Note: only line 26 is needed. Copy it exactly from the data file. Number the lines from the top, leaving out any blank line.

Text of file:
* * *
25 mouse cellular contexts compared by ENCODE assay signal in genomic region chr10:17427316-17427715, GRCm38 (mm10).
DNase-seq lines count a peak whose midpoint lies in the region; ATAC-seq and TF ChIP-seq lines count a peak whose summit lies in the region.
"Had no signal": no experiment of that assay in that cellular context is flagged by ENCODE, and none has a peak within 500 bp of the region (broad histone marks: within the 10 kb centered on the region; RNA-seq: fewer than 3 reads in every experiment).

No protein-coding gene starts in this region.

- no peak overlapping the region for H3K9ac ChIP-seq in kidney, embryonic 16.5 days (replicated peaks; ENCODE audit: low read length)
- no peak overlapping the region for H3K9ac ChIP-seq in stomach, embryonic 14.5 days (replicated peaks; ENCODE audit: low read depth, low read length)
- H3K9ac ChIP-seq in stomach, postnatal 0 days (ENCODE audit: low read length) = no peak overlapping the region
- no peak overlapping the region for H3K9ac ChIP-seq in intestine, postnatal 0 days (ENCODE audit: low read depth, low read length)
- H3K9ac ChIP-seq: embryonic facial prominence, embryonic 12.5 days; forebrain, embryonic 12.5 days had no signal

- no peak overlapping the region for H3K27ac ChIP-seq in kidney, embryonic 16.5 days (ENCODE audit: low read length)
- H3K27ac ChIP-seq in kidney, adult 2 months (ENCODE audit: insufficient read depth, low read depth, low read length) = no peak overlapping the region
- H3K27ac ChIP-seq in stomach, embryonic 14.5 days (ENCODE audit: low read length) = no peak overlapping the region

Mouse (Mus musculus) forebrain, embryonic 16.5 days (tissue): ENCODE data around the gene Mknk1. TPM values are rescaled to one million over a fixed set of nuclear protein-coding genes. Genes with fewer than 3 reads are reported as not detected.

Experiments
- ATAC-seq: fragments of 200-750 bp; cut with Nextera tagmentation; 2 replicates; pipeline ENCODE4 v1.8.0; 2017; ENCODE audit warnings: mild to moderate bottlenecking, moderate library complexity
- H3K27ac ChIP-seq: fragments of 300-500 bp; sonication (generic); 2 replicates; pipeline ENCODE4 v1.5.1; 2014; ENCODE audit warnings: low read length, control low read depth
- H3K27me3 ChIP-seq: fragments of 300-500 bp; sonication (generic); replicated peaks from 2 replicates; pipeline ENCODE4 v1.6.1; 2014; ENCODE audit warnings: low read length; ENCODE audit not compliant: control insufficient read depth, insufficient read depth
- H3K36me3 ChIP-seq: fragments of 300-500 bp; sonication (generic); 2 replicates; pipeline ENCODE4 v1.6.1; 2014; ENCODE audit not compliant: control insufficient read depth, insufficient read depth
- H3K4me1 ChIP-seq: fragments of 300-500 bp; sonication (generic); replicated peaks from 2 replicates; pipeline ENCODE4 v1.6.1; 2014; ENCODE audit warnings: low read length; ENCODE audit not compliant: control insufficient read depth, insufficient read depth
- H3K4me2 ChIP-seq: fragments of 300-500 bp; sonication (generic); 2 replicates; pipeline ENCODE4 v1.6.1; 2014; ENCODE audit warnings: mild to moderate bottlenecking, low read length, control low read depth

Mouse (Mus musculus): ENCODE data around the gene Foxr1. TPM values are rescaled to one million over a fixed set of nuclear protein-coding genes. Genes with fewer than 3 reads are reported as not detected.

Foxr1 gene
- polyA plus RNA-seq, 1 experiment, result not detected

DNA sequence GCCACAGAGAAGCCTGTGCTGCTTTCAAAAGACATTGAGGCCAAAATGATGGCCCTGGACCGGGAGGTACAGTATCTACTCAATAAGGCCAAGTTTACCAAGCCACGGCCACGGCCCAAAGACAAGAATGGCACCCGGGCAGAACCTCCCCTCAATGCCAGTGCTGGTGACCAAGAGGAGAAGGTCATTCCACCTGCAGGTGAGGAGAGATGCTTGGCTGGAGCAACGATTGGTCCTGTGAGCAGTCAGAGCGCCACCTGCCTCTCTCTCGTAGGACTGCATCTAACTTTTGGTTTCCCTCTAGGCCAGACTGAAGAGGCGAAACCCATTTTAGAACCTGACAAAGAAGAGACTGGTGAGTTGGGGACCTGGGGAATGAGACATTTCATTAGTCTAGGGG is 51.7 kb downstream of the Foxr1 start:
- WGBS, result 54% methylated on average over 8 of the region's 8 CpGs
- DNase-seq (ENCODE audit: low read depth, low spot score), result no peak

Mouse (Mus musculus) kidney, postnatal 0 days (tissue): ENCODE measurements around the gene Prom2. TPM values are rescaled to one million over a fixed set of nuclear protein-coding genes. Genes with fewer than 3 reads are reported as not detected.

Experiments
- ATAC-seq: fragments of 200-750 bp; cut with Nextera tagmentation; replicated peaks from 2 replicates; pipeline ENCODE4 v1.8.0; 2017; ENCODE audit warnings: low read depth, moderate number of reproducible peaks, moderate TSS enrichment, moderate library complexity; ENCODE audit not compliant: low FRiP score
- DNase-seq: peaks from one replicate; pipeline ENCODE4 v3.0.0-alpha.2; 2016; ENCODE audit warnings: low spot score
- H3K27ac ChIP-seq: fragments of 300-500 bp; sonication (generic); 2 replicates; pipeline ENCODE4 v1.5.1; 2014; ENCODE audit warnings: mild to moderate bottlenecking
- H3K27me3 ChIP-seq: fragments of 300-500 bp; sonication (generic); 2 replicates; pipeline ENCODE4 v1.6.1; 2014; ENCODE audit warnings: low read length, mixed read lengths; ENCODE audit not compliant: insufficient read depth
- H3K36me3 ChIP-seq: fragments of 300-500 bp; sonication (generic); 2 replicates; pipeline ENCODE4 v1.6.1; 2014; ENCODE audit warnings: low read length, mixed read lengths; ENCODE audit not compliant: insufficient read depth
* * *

- DNase-seq (ENCODE audit: low read depth, low spot score), result no peak